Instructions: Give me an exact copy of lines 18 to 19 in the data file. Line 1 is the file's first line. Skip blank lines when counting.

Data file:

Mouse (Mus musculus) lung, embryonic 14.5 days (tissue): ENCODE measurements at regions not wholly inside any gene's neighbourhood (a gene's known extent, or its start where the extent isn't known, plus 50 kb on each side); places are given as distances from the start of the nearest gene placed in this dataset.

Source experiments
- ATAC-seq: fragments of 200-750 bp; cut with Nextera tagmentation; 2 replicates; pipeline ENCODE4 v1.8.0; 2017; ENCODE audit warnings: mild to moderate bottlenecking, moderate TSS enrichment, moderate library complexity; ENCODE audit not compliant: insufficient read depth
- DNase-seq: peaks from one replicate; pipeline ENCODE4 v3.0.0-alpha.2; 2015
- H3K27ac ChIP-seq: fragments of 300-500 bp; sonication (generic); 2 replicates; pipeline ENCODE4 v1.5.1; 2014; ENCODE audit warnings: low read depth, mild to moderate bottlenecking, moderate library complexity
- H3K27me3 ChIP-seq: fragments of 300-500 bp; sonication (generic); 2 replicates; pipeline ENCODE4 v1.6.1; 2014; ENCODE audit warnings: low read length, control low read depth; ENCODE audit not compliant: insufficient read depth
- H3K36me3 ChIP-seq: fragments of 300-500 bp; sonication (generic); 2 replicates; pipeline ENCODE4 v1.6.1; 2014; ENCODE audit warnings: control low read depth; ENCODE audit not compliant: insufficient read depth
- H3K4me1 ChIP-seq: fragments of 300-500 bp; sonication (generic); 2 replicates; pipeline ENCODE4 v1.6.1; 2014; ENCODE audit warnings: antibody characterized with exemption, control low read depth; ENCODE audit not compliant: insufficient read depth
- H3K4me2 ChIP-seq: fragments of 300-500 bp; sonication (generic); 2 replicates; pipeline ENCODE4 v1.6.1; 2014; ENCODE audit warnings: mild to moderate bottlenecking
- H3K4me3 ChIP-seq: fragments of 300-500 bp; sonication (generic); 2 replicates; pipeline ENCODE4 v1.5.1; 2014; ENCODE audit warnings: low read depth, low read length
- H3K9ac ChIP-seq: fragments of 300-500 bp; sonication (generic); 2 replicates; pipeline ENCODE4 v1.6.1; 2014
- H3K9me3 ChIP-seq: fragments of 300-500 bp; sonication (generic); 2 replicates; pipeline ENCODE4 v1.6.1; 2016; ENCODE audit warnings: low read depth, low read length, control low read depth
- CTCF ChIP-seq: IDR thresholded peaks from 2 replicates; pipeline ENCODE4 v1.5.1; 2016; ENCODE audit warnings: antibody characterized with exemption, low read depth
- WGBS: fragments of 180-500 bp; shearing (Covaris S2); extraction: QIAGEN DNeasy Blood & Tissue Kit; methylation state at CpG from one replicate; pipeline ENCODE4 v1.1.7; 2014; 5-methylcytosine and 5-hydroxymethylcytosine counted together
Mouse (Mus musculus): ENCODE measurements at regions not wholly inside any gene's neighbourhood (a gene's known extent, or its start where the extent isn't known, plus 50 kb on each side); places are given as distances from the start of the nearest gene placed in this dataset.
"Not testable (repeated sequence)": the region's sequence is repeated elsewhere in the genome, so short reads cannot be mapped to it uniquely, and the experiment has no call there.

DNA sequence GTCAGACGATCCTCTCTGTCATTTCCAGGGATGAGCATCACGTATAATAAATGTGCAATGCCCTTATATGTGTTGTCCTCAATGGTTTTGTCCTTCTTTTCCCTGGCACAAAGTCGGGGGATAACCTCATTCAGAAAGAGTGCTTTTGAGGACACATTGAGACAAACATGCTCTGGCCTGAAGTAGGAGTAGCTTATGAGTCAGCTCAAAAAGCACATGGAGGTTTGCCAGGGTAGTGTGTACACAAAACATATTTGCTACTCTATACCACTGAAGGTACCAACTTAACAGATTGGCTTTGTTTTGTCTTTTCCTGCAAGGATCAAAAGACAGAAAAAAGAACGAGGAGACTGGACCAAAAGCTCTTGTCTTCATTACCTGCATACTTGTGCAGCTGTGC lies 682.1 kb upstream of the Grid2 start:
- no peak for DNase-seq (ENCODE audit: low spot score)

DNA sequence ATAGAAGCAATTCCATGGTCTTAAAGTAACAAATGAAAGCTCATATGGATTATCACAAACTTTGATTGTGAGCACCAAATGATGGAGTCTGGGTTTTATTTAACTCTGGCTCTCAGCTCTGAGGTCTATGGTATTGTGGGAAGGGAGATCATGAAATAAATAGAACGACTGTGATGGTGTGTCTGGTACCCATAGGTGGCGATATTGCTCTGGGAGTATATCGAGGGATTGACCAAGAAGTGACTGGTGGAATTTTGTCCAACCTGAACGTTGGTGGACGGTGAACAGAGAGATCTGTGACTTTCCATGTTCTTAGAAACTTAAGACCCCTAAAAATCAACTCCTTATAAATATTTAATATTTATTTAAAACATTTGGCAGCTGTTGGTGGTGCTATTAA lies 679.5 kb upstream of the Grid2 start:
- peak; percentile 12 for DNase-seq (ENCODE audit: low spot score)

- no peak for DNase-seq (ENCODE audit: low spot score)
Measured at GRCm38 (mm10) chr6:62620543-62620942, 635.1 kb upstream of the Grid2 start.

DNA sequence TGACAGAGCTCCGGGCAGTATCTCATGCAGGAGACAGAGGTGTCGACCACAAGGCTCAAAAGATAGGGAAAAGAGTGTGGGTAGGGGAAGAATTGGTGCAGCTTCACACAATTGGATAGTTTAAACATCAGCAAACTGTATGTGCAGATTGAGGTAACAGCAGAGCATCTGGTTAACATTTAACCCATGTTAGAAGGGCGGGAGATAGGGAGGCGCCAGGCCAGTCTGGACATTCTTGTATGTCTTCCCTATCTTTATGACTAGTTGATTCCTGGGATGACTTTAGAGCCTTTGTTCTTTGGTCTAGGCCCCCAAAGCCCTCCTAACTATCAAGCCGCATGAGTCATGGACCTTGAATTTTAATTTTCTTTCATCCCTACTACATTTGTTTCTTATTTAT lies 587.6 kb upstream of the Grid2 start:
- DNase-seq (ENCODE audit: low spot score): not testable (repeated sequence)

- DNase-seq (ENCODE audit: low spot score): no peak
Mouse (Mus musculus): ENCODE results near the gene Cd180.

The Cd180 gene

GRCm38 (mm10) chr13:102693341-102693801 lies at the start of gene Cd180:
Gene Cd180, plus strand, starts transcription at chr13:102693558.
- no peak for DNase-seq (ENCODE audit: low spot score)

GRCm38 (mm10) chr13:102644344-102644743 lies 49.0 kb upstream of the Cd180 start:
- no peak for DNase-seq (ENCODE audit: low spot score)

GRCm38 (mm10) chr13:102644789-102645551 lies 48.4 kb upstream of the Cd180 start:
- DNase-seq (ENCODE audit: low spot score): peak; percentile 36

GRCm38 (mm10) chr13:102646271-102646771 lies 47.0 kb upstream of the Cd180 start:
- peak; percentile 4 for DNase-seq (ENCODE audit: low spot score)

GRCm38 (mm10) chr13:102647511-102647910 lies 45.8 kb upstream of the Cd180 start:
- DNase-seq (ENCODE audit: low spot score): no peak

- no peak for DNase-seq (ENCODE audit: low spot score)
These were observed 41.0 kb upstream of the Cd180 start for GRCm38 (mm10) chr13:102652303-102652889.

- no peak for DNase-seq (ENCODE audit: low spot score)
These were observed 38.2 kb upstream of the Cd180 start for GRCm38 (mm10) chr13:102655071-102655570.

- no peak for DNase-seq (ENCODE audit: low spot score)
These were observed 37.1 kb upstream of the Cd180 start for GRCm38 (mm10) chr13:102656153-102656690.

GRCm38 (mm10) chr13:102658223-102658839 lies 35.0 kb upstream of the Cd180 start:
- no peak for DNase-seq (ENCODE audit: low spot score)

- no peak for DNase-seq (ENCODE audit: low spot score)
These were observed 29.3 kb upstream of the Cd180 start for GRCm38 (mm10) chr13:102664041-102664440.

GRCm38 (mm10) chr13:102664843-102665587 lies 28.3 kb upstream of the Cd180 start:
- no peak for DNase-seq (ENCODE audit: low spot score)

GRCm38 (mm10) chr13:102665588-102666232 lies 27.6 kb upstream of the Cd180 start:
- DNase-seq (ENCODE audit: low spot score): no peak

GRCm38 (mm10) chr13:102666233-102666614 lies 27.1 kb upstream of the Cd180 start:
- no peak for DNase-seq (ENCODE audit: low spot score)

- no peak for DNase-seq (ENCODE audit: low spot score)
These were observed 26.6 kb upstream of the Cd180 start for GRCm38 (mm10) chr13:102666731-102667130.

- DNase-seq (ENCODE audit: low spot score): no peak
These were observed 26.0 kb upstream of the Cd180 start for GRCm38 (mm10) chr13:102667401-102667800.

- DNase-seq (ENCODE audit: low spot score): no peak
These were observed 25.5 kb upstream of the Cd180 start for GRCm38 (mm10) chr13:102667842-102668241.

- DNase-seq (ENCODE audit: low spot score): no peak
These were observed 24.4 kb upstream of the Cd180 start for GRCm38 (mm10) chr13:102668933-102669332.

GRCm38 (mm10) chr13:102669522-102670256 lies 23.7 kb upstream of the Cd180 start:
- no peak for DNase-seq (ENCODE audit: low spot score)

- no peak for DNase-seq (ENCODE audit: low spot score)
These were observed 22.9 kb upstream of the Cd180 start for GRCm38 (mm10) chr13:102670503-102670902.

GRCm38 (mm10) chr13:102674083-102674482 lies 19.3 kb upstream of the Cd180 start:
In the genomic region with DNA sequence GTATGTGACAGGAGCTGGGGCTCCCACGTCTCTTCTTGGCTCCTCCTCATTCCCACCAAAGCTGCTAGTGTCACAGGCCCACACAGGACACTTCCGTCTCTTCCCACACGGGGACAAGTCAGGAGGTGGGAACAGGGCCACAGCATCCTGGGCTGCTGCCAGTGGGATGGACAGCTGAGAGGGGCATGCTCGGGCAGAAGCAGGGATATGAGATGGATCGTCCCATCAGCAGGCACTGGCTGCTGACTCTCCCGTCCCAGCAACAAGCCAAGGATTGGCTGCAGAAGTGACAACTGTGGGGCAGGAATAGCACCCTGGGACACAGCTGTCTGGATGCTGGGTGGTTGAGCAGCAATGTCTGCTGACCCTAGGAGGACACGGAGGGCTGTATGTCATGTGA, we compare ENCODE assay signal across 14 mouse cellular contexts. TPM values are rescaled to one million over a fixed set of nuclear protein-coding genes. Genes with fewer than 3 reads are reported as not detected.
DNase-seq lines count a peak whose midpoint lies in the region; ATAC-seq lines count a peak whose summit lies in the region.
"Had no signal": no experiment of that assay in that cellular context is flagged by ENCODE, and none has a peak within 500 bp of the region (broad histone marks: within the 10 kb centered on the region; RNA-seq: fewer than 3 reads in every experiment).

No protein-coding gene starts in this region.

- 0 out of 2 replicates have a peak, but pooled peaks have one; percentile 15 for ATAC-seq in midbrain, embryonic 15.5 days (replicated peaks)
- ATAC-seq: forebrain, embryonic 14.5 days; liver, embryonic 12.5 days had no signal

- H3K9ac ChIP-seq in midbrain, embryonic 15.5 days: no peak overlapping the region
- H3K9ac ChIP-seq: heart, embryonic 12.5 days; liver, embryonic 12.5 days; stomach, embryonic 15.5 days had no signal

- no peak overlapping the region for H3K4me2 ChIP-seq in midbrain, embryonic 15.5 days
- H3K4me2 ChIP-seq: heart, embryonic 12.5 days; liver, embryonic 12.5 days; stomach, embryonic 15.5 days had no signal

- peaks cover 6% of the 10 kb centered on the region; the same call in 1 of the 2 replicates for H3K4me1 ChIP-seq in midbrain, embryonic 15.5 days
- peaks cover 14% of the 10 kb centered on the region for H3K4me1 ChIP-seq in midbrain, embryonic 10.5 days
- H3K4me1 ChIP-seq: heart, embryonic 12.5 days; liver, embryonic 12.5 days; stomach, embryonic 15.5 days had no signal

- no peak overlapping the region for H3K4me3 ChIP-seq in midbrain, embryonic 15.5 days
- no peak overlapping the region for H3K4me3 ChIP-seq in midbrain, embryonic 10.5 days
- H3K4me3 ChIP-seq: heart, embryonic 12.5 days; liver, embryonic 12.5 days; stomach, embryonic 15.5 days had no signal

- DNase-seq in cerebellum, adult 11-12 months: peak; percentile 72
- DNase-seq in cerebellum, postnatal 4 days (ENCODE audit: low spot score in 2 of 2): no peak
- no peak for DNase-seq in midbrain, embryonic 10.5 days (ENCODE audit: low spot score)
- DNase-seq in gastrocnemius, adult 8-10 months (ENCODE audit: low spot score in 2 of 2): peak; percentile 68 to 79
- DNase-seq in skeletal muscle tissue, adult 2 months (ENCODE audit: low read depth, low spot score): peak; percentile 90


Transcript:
- no peak for DNase-seq (ENCODE audit: low spot score)

DNA sequence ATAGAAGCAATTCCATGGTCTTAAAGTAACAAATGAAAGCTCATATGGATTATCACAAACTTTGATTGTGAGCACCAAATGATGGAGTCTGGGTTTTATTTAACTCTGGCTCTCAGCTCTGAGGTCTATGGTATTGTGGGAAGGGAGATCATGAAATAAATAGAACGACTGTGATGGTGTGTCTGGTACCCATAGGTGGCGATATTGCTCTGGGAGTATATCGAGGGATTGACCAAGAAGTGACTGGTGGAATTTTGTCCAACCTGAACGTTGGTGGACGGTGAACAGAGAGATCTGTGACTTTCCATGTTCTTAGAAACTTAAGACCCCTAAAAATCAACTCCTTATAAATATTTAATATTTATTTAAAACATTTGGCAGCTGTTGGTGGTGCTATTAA lies 679.5 kb upstream of the Grid2 start: